He sometimes forgets if he's already eaten lunch and he gets lost if he ventures a block from his home in Hoffman Estates, but tonight, 26-year-old Jack Donehey-Nykiel will finish an amazing lifetime journey that has spanned continents, fed his intellectual appetite and left him at the top of his class.
"People with Asperger's have lots of issues, but they also have talents," explains Jack, who has Asperger's syndrome, a high-functioning form of autism. When he completes his last final exam tonight in his political science international relations class, Jack will have met all the requirements needed to graduate from DePaul University magna cum laude with a degree in Islamic World Studies.
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"He's been one of the best students I've taught in 15 years," says Ogenga Otunnu, associate professor of history at DePaul. "Unless someone tells you he has difficulties, you don't even know that in class. He's an amazing student to teach. He's a superb human being."
Jack has been amazing people -- including his parents Dennis Nykiel and Maureen Donehey -- since he was a toddler who would sit by himself and read while his preschool peers frolicked on the playground.
"I thought, 'How cute,' and then I saw that this is what he was reading," Maureen says as she pulls out Jack's dog-eared copy of The American Medical Association's Encyclopedia of Medicine.
Having a complete knowledge of rare illnesses and asking kids, "What's your favorite disease?" wasn't a conversation starter on the playgrounds for Jack, Dennis says.
"It's the playground. It's not the plague ground," Jack quips, exploding into laughter,
Jack's all-encompassing passion for diseases piqued his interest in book after book about Africa. "Jack's read it all," his dad says, pointing to the books three deep on the shelves in Jack's bedroom. "He's insatiable."
The African exhibit at the Field Museum in Chicago opened another avenue for Jack. "We used to go every single Sunday, every week," his mother says.
"Before I started studying Islam, I was really into Africa," says Jack, who has traveled to many nations and took some college courses in Morocco. As a youngster reading a museum display listing the names of several tribes captured into slavery, "I thought, 'Geez, what other tribes were captured?'" remembers Jack, who by age 8 had compiled extensive volumes of thousands of tribe names in a binder he called his "Ethnic Groups List."
Africa sparked his interest in Islam and other religions. When he graduated in 2004 from Conant High School, where his parents are Spanish teachers, Jack took a world religion class at Harper College in Palatine.
"When it came to Islam, he already knew more than I did," says professor William Pankey, who has kept in touch with Jack and his family and already has booked Jack to be a guest speaker in a Harper class next semester. "It was just a real joy having him in class. He really brought out the best in other students. He's a lot of fun."
Born two months premature and stricken with meningitis as a newborn, Jack had five brain surgeries by the time he was 8. An only child, Jack has significant issues with "visual memory," which explains why he gets lost so easily, displays below-average math abilities and has difficulty reading social cues, says Dr. Michael Frey, the Arlington Heights psychologist who diagnosed Jack with Asperger's and still treats him. "But he has tremendous gifts."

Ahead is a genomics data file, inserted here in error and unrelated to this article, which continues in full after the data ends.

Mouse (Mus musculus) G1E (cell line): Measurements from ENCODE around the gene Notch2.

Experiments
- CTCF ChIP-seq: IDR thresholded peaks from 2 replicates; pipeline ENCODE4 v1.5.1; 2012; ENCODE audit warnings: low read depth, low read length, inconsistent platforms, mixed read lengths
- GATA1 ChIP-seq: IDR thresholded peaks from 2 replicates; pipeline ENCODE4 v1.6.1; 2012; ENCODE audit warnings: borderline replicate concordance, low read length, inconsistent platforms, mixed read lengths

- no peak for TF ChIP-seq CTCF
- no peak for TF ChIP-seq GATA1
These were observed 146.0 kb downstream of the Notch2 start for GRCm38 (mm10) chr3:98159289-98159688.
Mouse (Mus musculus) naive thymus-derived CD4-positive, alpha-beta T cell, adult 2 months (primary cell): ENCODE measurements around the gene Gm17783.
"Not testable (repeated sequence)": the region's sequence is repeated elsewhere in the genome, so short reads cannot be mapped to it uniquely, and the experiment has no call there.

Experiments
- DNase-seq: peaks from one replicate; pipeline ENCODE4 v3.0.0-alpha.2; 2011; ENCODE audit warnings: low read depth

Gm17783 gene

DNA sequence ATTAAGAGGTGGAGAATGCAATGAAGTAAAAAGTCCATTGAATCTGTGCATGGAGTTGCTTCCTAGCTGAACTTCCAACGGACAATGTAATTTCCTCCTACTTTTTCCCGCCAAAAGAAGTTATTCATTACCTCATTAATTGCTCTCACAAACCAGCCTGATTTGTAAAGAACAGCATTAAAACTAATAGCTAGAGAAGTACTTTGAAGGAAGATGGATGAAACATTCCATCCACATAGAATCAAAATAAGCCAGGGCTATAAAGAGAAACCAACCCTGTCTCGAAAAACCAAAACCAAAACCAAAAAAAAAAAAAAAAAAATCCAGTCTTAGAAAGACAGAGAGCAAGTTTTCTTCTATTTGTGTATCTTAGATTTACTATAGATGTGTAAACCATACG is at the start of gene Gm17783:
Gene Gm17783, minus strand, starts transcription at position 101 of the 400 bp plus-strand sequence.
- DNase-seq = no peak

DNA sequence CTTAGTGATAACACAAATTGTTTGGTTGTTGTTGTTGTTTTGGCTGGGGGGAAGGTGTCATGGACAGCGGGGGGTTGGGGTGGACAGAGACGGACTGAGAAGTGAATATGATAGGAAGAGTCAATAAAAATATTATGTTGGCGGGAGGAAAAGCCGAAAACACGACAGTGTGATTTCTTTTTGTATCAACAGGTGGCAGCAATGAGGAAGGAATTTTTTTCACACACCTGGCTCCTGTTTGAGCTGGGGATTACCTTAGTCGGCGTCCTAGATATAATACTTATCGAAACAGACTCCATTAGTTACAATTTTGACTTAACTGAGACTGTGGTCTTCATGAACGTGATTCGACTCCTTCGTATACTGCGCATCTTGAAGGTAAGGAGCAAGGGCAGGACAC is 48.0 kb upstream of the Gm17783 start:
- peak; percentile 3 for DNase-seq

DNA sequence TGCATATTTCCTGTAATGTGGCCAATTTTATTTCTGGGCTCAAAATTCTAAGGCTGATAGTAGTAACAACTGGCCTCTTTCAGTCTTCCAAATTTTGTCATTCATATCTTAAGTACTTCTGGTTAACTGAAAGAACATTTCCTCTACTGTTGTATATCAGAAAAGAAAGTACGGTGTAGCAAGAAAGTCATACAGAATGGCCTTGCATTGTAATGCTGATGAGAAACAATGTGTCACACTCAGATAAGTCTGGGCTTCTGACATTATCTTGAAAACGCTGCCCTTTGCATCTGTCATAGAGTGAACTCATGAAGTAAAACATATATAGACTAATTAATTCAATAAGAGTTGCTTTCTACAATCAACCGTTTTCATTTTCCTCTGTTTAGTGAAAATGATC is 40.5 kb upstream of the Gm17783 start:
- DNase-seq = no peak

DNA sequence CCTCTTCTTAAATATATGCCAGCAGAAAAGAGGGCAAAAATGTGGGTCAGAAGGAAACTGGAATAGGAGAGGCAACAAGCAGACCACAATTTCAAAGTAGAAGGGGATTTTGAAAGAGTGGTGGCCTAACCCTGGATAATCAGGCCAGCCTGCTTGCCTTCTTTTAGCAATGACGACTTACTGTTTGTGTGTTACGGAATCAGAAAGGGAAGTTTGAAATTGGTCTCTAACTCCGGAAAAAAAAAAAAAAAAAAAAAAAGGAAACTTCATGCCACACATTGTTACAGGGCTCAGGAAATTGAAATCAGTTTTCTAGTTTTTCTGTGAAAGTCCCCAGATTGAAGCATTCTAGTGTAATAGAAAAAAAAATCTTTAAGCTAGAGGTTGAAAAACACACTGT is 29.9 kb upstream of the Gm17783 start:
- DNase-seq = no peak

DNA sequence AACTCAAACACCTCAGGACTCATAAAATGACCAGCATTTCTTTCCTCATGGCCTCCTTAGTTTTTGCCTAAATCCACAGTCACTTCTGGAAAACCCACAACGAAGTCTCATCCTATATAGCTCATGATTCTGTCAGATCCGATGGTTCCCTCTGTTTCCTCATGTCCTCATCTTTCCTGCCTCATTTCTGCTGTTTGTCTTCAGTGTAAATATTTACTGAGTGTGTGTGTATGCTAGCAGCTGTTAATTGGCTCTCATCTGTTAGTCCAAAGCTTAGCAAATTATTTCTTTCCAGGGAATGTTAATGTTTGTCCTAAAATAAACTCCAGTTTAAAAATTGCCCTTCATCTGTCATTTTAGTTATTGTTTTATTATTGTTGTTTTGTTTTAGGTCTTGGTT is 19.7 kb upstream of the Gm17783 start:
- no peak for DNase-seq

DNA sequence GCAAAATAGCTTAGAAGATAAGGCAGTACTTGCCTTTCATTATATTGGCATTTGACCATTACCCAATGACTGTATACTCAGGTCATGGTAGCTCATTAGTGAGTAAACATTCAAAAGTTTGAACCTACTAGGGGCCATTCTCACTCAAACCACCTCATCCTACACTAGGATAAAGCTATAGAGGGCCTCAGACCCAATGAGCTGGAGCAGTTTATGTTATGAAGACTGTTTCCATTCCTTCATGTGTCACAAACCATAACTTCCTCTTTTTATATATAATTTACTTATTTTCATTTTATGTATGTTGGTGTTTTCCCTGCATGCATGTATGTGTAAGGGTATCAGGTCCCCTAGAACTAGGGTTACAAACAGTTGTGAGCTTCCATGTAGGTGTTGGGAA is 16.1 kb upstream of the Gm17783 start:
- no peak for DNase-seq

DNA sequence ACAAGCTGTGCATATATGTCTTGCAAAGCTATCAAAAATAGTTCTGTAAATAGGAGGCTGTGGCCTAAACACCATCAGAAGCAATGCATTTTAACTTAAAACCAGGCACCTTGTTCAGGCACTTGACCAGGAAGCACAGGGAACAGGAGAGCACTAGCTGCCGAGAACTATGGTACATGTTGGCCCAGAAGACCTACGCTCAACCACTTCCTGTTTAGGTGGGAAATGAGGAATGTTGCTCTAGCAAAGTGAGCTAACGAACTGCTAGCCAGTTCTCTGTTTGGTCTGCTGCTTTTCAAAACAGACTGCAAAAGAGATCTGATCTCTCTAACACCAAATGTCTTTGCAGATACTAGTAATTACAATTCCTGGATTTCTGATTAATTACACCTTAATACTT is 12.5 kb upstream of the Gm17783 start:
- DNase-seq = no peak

Jack speaks English, Spanish, French, Arabic, Italian and a smattering of other languages and has read the poems of Lord Byron, 16th Century Hindu poet Tulsidas, and Dante's "Inferno" in the original Italian.
"I had read several English translations and when I taught myself Italian, I realized some of the English translations were a little lazy," says Jack, who has talked about writing his own Dante translation.
Jack's parents didn't know anything about Asperger's until Jack was diagnosed at age 14. They explained Asperger's to Jack that summer after he asked, "When will I ever find somebody like me?" his mom remembers.
His parents have worked tirelessly to help Jack find his place. Maureen and Jack often speak about Asperger's at conferences and schools in this country and beyond. His mom, and sometimes his dad, have driven him to night classes at DePaul two or three times a week for five years, reading or doing paperwork outside the classroom for hours while waiting for Jack to finish.
Jack's success "is a function of Jack and the house where he has been raised," says Amina McCloud, a DePaul professor of Islamic Studies who met Jack when he was just a high school student. "He read one of my books and asked his mom to bring him over."
"I can say without reservation that Jack is one of the brightest students I have encountered in 17 years of university teaching," says professor Marda Dunsky, who taught Jack in two classes.
Jack's "different abilities" proved "delightful," and "definitely enriched my teaching," says professor Linda Graf, a registered nurse who taught Jack in a women's health class. "I know he's got a place in this world. He's got great things ahead of him."
He might go to grad school or land a job as a research assistant, but after so much effort to earn his degree, Jack says he plans to "take some time off" after tonight's final. While Jack will toast his success late tonight with his favorite Caribou coffee drink, his parents have the champagne on ice. His graduation, which will be celebrated with a ceremony in June, is just another step on Jack's journey.
Jack says it all fits into the family motto of "Poco a Poco Se Va Lejos" -- "Little by Little, You'll Go Far."